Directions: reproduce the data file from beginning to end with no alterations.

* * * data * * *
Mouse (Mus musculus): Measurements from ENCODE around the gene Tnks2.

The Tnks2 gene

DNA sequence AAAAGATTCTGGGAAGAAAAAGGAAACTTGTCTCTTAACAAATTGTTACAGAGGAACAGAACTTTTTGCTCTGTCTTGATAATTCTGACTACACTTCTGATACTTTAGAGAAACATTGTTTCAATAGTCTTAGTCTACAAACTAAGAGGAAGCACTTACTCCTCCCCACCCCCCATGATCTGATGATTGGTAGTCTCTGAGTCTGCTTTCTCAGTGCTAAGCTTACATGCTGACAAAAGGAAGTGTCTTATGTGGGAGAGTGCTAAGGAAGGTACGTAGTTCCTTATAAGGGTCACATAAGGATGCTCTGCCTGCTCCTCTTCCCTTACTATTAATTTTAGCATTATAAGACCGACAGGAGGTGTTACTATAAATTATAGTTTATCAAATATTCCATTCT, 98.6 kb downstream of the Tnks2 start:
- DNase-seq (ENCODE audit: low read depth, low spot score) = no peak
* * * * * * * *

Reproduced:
Mouse (Mus musculus): Measurements from ENCODE around the gene Tnks2.

The Tnks2 gene

DNA sequence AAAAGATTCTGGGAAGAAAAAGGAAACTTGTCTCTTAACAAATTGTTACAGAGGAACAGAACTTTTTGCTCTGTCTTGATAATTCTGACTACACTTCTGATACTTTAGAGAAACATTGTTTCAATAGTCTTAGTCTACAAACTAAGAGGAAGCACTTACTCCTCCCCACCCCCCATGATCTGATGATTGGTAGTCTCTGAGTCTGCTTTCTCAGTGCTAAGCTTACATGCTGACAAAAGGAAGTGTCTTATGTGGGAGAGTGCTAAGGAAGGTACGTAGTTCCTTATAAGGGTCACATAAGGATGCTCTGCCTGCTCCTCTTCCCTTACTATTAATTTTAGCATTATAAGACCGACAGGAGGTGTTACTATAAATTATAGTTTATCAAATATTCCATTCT, 98.6 kb downstream of the Tnks2 start:
- DNase-seq (ENCODE audit: low read depth, low spot score) = no peak